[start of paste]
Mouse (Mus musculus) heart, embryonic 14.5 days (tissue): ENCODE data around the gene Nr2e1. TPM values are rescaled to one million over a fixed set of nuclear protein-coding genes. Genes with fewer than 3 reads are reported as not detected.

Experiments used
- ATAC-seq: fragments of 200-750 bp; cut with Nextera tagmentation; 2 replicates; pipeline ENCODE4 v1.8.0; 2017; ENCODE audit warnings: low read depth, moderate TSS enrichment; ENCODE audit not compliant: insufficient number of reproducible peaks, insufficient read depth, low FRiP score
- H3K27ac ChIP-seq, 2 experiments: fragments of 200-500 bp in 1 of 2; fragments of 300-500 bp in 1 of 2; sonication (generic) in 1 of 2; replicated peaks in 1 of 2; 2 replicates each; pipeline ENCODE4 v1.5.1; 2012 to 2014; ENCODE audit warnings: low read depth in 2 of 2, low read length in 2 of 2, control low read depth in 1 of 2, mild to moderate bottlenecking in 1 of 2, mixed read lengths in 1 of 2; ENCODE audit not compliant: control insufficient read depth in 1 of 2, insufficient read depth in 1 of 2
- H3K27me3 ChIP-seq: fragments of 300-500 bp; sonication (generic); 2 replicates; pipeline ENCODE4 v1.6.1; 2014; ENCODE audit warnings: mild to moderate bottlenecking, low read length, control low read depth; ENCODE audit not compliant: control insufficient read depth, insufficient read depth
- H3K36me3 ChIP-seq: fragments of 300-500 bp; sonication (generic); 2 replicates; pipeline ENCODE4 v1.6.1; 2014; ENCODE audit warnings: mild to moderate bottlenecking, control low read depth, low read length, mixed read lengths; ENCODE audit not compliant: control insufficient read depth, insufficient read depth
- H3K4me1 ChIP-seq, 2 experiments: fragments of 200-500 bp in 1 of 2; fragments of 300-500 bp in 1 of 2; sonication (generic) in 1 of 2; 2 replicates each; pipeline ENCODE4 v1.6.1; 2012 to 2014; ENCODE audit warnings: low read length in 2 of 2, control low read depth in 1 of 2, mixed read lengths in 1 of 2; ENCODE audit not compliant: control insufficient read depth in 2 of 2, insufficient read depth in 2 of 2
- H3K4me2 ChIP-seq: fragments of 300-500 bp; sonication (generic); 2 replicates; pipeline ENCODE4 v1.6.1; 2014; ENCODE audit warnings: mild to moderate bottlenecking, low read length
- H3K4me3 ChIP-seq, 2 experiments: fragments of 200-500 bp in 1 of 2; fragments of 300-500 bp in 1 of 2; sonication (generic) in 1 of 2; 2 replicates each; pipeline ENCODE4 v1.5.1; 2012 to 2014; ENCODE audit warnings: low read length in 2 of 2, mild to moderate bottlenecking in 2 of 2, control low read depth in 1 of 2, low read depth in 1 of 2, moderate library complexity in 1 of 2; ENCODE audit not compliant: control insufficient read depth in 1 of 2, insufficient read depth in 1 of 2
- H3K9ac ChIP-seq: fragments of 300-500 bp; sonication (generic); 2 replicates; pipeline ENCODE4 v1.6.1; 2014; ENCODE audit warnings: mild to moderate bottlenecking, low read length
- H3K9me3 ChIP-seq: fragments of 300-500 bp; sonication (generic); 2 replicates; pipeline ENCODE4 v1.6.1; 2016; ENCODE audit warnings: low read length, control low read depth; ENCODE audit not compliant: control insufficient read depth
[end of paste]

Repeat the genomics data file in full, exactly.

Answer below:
Mouse (Mus musculus) heart, embryonic 14.5 days (tissue): ENCODE data around the gene Nr2e1. TPM values are rescaled to one million over a fixed set of nuclear protein-coding genes. Genes with fewer than 3 reads are reported as not detected.

Experiments used
- ATAC-seq: fragments of 200-750 bp; cut with Nextera tagmentation; 2 replicates; pipeline ENCODE4 v1.8.0; 2017; ENCODE audit warnings: low read depth, moderate TSS enrichment; ENCODE audit not compliant: insufficient number of reproducible peaks, insufficient read depth, low FRiP score
- H3K27ac ChIP-seq, 2 experiments: fragments of 200-500 bp in 1 of 2; fragments of 300-500 bp in 1 of 2; sonication (generic) in 1 of 2; replicated peaks in 1 of 2; 2 replicates each; pipeline ENCODE4 v1.5.1; 2012 to 2014; ENCODE audit warnings: low read depth in 2 of 2, low read length in 2 of 2, control low read depth in 1 of 2, mild to moderate bottlenecking in 1 of 2, mixed read lengths in 1 of 2; ENCODE audit not compliant: control insufficient read depth in 1 of 2, insufficient read depth in 1 of 2
- H3K27me3 ChIP-seq: fragments of 300-500 bp; sonication (generic); 2 replicates; pipeline ENCODE4 v1.6.1; 2014; ENCODE audit warnings: mild to moderate bottlenecking, low read length, control low read depth; ENCODE audit not compliant: control insufficient read depth, insufficient read depth
- H3K36me3 ChIP-seq: fragments of 300-500 bp; sonication (generic); 2 replicates; pipeline ENCODE4 v1.6.1; 2014; ENCODE audit warnings: mild to moderate bottlenecking, control low read depth, low read length, mixed read lengths; ENCODE audit not compliant: control insufficient read depth, insufficient read depth
- H3K4me1 ChIP-seq, 2 experiments: fragments of 200-500 bp in 1 of 2; fragments of 300-500 bp in 1 of 2; sonication (generic) in 1 of 2; 2 replicates each; pipeline ENCODE4 v1.6.1; 2012 to 2014; ENCODE audit warnings: low read length in 2 of 2, control low read depth in 1 of 2, mixed read lengths in 1 of 2; ENCODE audit not compliant: control insufficient read depth in 2 of 2, insufficient read depth in 2 of 2
- H3K4me2 ChIP-seq: fragments of 300-500 bp; sonication (generic); 2 replicates; pipeline ENCODE4 v1.6.1; 2014; ENCODE audit warnings: mild to moderate bottlenecking, low read length
- H3K4me3 ChIP-seq, 2 experiments: fragments of 200-500 bp in 1 of 2; fragments of 300-500 bp in 1 of 2; sonication (generic) in 1 of 2; 2 replicates each; pipeline ENCODE4 v1.5.1; 2012 to 2014; ENCODE audit warnings: low read length in 2 of 2, mild to moderate bottlenecking in 2 of 2, control low read depth in 1 of 2, low read depth in 1 of 2, moderate library complexity in 1 of 2; ENCODE audit not compliant: control insufficient read depth in 1 of 2, insufficient read depth in 1 of 2
- H3K9ac ChIP-seq: fragments of 300-500 bp; sonication (generic); 2 replicates; pipeline ENCODE4 v1.6.1; 2014; ENCODE audit warnings: mild to moderate bottlenecking, low read length
- H3K9me3 ChIP-seq: fragments of 300-500 bp; sonication (generic); 2 replicates; pipeline ENCODE4 v1.6.1; 2016; ENCODE audit warnings: low read length, control low read depth; ENCODE audit not compliant: control insufficient read depth